National News

CDC Will Recommend That Some Vaccinated People Wear Masks Indoors Again

Posted July 27, 2021 2:28 p.m. EDT
Updated July 27, 2021 3:03 p.m. EDT

A coffee shop in Beverly Hills, Calif., July 18, 2021. Los Angeles County reimposed an indoor mask mandate last week for everyone, regardless of vaccination status. (Morgan Lieberman/The New York Times)

Reversing a decision made just two months ago, the Centers for Disease Control and Prevention is expected to recommend on Tuesday that people vaccinated for the coronavirus resume wearing masks indoors in certain parts of the country.

The change follows reports of rising breakthrough infections with the more contagious delta variant in people who were fully immunized, and case surges in regions with low vaccination rates.

Agency officials were persuaded in part by new scientific evidence showing that even vaccinated people may become infected and may carry the variant in great amounts, according to three federal officials with knowledge of the discussions. Some experts worry they may be able to transmit the virus as well. The vaccines remain effective, though, against the worst outcomes of infection with any form of the virus, including those involving the Delta variant.

But the new guidance, the details of which are expected later Tuesday, will mark a sharp turnabout from the agency’s position since May that vaccinated people do not need to wear masks in most indoor spaces. As recently as last week, an agency spokesman said that the CDC had no plans to change its guidance, unless there were a significant change in the science.

“I think that’s great,” said Dr. Celine Gounder, an infectious disease specialist at Bellevue Hospital Center in New York. Based on what scientists are learning about the Delta variant’s ability to cause breakthrough infections, “this is a move in the right direction,” she said.

Jen Psaki, the White House press secretary, said at a news conference on Tuesday that changing the guidance was crucial to “battling an ever evolving virus” and that the CDC was right to do it. The agency was expected to hold a news briefing at 3 p.m. Eastern.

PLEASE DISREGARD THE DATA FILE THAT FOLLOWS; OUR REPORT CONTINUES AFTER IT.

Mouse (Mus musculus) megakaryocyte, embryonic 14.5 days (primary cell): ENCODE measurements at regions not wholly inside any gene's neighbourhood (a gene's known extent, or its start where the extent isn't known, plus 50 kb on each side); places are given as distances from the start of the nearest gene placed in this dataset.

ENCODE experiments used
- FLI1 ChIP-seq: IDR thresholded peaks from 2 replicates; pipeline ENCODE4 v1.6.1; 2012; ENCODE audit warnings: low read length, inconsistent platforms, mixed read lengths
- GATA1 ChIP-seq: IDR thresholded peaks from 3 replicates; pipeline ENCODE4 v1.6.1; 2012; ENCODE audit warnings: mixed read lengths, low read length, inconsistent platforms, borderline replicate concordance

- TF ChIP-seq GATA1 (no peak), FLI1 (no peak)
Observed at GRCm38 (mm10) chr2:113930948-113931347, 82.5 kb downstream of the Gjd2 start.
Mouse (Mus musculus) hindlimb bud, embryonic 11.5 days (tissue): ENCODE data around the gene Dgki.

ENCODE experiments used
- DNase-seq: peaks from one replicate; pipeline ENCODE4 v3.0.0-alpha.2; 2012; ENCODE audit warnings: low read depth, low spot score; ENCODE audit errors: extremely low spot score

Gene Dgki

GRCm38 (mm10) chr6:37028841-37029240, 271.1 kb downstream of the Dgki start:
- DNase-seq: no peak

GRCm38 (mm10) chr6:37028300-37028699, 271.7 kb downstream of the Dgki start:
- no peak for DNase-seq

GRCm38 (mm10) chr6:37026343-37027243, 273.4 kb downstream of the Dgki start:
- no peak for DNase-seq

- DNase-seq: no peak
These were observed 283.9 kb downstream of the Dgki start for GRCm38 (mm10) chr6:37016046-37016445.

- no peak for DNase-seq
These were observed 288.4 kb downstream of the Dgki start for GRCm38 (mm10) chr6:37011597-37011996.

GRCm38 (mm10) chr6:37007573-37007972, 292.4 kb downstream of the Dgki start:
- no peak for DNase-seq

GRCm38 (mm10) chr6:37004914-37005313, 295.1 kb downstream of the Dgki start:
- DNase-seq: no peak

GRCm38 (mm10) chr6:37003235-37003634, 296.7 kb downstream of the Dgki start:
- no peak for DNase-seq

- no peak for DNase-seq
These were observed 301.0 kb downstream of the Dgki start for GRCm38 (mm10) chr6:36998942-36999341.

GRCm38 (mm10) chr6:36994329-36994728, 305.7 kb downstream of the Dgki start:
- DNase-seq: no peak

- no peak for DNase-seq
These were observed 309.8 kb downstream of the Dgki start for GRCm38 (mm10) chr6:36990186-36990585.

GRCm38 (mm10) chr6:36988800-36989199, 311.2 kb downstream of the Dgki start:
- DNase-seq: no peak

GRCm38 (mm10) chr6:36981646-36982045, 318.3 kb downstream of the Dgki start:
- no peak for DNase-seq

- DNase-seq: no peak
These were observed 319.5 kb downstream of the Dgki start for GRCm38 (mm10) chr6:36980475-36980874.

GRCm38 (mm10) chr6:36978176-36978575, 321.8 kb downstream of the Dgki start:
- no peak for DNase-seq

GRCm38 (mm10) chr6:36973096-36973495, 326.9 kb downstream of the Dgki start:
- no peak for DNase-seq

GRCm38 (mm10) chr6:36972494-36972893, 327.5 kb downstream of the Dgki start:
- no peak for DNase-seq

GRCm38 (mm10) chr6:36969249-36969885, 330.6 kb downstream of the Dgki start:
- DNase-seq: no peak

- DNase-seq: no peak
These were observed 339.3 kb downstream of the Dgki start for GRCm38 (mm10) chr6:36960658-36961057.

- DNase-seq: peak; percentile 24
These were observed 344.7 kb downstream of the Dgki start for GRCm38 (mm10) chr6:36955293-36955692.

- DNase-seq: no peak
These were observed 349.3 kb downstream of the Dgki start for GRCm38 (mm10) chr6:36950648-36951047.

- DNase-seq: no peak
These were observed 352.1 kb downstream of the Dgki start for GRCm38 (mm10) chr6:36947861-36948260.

“Their job is to look at evolving information, evolving data, an evolving historic pandemic, and provide guidance to the American public,” Psaki said. “That’s exactly what they will do, and what they will provide specific details on later this afternoon.”

The CDC’s initial guidance in May said people fully protected from the coronavirus could go mask-free indoors in most scenarios, but recommended that unvaccinated people still wear masks. Those recommendations drew sharp criticism from some experts, who said it was premature given the vast swaths of unvaccinated people in the country.

Dr. Rochelle Walensky, the CDC’s director, at the time pointed to two scientific findings as significant factors. Few vaccinated people become infected with the virus, and transmission seems rarer still, she noted.

A day after the announcement, the agency released results from a large study showing that the mRNA vaccines made by Pfizer-BioNTech and Moderna were 94% effective in preventing symptomatic illness in those who got two doses, and 82% effective in those who had received one dose.

But those data, and the CDC’s decision, were based on infections of previous versions of the virus before the delta variant began sweeping through the country.

Reports of clusters of infections among fully immunized people have suggested that the variant may be able to break through the vaccine barrier more often than previous iterations of the virus.

On Sunday, Dr. Anthony Fauci, President Joe Biden’s chief medical adviser, warned in an interview on the CNN program “State of the Union” that the pandemic was “going in the wrong direction” because too many Americans were not getting vaccinated. Slightly less than half of the population had been fully vaccinated, as of Monday, according to federal data.

Fauci said that mask use by vaccinated people was “under active consideration” by federal health authorities, adding that it was prudent for vaccinated people to wear masks indoors in areas with “a lot of dynamics of infection.”

Asked on Tuesday why the American public should trust health officials who updated their guidance within a matter of months, Psaki said, “because our goal is to save their lives.” This article originally appeared in The New York Times.

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